Prose and Poetry

UNCW Writer's Week brings storytelling

Josina Guess By Sarah Baugh Of Early Girl PhotographyWriter’s Week at the University of North Carolina Wilmington is an opportunity for professional writers, students, and those who love the medium to come together for a week of readings, workshops, and craft talks.

JOSINA GUESS is a writer from Georgia who will be visiting Wilmington to participate in the event. Born in rural Alabama and having grown up in Washington D.C., Guess says she grew up surrounded by books, especially books by and about Black people and Quakers.

“I’ve been writing my whole life: poems, letters, journals. I started a blog when I lived in Philadelphia and my children were young just as a way to record some of those fleeting moments,” she says of her origins. “I wrote my first published piece in my mid-thirties. I was living in a Christian community at the time, and I saw writing as a kind of ministry. I still think of writing as a way to shine light on stories that need telling, to process grief, and to build understanding and community across differences.”


As part of the week, Guess will headline a reading and conversation along with keynote speaker and fellow writer IMANI PERRY. This conversation will be on November 10 at the UNCW Lumina Theater starting at 7 p.m.

In addition, Guess will host a Craft Talk on “Building a Writing Community” on November 10 at 2 p.m. as well as a reading and book launch for “Bigger Than Bravery,” an anthology book journeying Black resilience during the pandemic in which Guess contributed an essay.

Writer’s Week is November 7-11, held at several UNCW locations including some Zoom events. Click here for the full schedule.

Ahead of the event next week, WILMA talked to Guess about her writing, contributing to “Bigger Than Bravery,” and what to look forward to during the event.

WILMA: On your website, it states that you write about “faith, race, family, violence, ecology, activism, and home rooted in the rural and urban landscapes of life and memory.” What is it about these topics that inspire you?
Guess: “I never have a short answer to the question, ‘Where are you from?’ As a person who is both urban and rural, with parents of different ethnic backgrounds and a religious background that is rooted in peace and justice work, those themes are simply part of my life and therefore the themes of my writing as well. My hope is that by writing about these topics people will be encouraged to think more about their own stories and see what role they can play in dismantling racism, caring for our planet, and being the kind of person the world needs.”

WILMA: How did “Bigger Than Bravery” come about and what type of work was required to bring it to life?
Guess: “VALERIE BOYD came up with the idea of Bigger Than Bravery in 2020. She saw the historical significance of the pandemic and the uprisings in response to anti-Black violence and she had the forethought to ask Black writers living through it to document this important time capsule. She pitched the idea to KATOYA ELLIS FLEMING at Lookout Books and then had to narrow down her roster of writers to a manageable amount. At that time, I worked with Valerie at The Bitter Southerner. Even though I knew she was working on this anthology I did not expect to contribute; she already had plenty of great contributors. I came down with the Delta variant of COVID in early August 2021, even though I was vaccinated. It took me a long time to start feeling better. I still struggle a lot with fatigue. Valerie said she didn’t have any breakthrough infection essays in the book and she asked me if it would feel healing to write about my experience. I said yes. I sent in my draft, and I believe it was the very last essay to make it into the collection. The thing that brought this book to life was Valerie’s relationship with each writer and her asking them to bring their unique perspective and experiences. And then it took the editorial team at Lookout to complete the edits and carry the book forward even as everyone grieved Valerie’s passing in February.”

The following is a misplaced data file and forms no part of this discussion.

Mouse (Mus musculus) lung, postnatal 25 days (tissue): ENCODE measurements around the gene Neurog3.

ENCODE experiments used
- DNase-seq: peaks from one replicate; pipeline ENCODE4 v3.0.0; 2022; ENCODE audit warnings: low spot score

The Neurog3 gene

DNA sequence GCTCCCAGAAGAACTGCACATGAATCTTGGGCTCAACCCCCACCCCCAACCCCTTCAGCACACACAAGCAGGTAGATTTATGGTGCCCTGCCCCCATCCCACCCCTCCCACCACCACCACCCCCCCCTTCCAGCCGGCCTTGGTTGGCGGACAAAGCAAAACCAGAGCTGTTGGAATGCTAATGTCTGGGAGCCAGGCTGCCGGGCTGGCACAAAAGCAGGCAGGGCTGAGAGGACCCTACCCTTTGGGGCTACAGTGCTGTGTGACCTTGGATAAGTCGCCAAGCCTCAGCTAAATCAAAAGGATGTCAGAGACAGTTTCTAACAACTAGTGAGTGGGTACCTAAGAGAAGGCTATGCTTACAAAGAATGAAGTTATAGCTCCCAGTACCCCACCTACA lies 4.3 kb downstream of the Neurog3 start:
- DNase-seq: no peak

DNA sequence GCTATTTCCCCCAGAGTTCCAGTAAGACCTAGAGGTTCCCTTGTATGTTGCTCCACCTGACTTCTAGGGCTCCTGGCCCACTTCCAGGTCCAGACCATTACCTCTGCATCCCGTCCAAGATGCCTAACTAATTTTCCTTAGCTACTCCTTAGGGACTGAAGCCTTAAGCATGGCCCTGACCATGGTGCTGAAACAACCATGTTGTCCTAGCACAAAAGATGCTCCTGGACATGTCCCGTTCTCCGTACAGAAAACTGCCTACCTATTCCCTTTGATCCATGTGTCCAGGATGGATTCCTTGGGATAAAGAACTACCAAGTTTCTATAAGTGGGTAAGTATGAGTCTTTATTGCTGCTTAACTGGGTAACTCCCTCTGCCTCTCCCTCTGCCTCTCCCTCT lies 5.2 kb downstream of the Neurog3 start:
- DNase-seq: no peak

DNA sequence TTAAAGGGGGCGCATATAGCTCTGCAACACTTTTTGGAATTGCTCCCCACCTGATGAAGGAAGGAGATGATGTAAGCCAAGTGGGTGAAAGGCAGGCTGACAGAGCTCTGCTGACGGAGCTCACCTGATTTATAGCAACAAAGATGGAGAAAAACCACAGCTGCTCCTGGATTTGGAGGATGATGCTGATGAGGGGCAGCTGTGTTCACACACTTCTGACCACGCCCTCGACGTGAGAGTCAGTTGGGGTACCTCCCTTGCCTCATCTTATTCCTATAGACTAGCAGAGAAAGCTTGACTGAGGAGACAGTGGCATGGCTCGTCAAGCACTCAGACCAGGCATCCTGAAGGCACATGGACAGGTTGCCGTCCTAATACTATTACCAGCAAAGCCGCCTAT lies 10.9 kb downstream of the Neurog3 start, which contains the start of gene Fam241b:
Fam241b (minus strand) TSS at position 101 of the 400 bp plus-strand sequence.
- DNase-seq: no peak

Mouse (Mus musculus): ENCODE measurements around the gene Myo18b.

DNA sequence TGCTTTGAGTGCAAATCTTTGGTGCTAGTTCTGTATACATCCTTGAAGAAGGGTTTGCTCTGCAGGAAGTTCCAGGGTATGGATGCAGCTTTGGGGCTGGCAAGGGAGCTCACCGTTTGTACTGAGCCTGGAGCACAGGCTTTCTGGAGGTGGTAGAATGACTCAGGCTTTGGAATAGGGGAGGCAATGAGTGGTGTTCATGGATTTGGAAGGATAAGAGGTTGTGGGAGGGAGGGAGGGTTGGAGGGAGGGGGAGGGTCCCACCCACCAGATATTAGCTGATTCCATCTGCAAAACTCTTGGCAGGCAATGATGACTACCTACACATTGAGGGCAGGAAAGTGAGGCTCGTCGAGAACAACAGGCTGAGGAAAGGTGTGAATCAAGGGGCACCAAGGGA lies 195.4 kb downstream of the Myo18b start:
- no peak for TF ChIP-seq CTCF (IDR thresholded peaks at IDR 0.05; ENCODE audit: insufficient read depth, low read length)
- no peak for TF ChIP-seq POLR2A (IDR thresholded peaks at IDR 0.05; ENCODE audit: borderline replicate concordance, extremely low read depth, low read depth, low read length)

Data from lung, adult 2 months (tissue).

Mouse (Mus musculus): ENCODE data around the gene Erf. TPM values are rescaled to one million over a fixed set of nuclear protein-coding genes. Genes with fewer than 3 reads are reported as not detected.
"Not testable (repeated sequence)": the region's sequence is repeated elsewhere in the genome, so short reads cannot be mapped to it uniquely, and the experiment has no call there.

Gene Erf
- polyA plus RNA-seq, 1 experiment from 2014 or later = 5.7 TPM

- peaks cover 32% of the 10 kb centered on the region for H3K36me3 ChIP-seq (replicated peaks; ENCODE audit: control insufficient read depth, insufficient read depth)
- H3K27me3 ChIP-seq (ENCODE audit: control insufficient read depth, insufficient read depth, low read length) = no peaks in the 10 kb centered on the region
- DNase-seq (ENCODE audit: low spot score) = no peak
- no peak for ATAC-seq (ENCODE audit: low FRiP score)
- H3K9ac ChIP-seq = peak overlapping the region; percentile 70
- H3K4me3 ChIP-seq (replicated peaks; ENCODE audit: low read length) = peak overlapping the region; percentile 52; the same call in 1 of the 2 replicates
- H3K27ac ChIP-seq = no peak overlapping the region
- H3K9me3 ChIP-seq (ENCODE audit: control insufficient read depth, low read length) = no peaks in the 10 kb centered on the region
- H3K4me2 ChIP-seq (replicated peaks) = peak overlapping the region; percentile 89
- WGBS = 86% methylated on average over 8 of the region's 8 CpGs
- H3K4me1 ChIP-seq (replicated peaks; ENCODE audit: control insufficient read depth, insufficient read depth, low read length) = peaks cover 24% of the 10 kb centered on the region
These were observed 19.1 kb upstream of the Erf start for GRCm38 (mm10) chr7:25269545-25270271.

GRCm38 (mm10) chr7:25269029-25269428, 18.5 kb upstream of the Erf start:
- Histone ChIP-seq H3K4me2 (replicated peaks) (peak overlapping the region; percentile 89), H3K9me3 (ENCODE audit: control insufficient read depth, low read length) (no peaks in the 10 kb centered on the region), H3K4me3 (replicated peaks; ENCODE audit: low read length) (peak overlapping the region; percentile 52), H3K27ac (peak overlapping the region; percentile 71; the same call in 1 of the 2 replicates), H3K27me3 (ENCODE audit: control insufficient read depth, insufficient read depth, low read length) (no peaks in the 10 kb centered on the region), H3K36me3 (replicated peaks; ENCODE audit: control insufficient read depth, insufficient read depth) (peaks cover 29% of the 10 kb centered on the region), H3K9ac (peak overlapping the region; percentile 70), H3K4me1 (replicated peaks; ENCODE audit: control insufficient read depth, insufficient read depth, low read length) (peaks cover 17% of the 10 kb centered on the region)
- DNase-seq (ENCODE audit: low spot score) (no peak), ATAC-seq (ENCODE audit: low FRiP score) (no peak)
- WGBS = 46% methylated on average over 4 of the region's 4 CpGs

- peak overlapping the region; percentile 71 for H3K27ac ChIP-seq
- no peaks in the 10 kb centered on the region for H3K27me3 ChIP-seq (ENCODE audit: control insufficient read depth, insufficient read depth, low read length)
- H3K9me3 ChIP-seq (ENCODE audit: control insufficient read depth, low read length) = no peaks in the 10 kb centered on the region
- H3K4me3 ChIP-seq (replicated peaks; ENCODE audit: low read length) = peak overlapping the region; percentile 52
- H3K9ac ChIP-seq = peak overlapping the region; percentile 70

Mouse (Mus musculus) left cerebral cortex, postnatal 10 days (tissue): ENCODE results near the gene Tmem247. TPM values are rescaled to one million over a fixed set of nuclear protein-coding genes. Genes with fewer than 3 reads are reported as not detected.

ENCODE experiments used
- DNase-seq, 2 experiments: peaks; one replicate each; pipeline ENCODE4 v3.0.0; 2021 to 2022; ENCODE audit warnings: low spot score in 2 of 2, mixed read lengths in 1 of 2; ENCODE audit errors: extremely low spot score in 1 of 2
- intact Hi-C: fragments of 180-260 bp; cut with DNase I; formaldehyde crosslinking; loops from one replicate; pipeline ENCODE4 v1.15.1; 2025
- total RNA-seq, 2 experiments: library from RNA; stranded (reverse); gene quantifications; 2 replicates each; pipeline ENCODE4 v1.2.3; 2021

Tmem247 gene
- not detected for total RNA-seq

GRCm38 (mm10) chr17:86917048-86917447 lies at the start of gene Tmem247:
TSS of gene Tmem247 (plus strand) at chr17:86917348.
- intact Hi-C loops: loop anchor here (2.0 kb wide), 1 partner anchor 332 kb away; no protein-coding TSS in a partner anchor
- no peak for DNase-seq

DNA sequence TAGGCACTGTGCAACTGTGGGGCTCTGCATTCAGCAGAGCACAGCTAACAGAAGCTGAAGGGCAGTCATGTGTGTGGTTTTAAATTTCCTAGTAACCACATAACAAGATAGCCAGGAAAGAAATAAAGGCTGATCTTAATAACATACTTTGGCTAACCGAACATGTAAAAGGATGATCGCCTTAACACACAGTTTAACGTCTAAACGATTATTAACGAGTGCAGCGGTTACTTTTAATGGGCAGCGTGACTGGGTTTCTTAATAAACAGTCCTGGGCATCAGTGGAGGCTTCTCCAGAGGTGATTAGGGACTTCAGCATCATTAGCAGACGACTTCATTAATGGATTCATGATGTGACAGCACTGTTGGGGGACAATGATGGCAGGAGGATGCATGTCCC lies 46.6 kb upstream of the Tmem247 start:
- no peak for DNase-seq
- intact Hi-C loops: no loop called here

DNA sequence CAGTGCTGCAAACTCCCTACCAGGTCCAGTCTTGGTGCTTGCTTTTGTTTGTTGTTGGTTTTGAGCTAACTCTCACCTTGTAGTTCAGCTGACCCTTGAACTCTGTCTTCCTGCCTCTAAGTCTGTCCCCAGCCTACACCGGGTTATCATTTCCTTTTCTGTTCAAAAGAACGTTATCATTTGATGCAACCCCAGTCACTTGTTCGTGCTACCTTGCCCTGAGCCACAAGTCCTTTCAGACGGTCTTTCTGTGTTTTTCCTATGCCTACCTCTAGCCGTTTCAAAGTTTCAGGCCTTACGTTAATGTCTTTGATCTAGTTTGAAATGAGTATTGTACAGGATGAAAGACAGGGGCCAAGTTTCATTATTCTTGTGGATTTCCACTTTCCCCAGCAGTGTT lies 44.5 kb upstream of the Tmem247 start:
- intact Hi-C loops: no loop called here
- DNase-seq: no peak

WILMA: Why did you decide to be part of the UNCW Writer’s Week?
Guess: “In May, the team at Lookout asked if I would come for the book launch and writer’s week. I am deeply humbled and honored to come to Wilmington to help celebrate this beautiful gift that Valerie and the other contributors brought into the world. I’m excited to meet other writers and share what I can from my journey as a writer and editor.”

WILMA: What can attendees expect from the “Building a Writing Community” Craft Talk?
Guess: “’Bigger than Bravery’ is more than a book. It is evidence of a writing community.  I haven’t met each contributor, but I feel like Valerie pulled us together, and now we belong to one another in an inextricable way. I will talk about the habits and practices that can foster mutual trust, admiration, encouragement, and respect among creative people. One of the biggest barriers to building community can be our own fears and negative thoughts. I hope participants will walk away with a better sense of the gifts we can be to ourselves and to one another.”

WILMA: Anything else you would like to mention about your upcoming work and/or the Writer’s Week?
Guess: “This will be my first time in Wilmington. I’m really excited to see the beach, even if it’s too chilly to swim the ocean is good for my soul. I’ll be leading an Empowered Storytelling Workshop at Sokoto House on November 9 from 5:30 – 7 p.m. The ‘Bigger Than Bravery’ book launch is on November 10, my birthday. When you get into your forties, birthdays start blurring together, but I know I will remember this one.”   

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Categories: Features